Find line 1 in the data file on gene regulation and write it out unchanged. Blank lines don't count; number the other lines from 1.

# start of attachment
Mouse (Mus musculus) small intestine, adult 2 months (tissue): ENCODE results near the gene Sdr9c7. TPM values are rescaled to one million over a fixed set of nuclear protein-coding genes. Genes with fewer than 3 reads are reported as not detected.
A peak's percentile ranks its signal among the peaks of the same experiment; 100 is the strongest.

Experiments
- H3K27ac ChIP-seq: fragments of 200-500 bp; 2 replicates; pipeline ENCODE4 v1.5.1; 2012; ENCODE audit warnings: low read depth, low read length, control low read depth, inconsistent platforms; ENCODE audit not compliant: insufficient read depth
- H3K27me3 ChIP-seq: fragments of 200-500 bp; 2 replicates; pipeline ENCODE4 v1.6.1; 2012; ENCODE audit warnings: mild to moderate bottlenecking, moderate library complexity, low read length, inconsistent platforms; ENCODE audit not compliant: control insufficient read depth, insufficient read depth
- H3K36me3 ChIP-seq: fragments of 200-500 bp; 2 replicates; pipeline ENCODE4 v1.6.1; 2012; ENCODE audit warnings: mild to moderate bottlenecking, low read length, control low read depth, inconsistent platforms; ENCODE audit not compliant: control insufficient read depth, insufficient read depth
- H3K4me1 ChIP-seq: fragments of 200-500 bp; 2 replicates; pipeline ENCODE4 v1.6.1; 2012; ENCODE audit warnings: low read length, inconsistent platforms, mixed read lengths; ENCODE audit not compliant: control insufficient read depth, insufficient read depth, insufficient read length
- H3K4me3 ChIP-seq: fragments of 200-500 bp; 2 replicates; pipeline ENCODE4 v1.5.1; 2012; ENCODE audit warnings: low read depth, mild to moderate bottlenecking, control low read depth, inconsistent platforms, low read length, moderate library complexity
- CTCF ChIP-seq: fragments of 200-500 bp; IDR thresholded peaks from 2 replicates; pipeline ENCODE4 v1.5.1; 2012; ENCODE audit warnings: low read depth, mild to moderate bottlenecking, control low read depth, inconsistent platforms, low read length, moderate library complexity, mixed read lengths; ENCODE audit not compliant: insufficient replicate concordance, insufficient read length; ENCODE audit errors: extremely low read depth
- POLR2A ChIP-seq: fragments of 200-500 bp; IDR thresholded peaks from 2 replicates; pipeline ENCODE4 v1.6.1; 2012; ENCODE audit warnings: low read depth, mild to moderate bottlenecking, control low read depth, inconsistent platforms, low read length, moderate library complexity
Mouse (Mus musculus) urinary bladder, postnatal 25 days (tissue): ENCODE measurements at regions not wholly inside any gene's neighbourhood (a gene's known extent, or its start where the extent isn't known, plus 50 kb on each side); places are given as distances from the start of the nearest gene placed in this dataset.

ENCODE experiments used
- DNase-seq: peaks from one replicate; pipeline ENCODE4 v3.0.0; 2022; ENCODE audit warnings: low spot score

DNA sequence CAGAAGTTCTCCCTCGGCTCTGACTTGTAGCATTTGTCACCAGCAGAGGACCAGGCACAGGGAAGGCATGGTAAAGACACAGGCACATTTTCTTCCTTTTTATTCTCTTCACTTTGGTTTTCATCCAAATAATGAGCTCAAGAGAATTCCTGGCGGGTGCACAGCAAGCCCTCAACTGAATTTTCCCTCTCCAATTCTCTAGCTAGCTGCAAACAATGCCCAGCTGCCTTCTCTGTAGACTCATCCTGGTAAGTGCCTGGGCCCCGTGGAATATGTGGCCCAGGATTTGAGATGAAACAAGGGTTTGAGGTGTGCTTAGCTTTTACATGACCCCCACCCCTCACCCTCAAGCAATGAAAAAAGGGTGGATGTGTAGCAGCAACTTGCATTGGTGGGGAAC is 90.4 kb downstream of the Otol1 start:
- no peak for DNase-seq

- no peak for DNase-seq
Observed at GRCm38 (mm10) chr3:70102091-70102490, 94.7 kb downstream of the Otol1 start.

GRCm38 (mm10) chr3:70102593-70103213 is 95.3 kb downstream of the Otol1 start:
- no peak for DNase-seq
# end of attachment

Mouse (Mus musculus) small intestine, adult 2 months (tissue): ENCODE results near the gene Sdr9c7. TPM values are rescaled to one million over a fixed set of nuclear protein-coding genes. Genes with fewer than 3 reads are reported as not detected.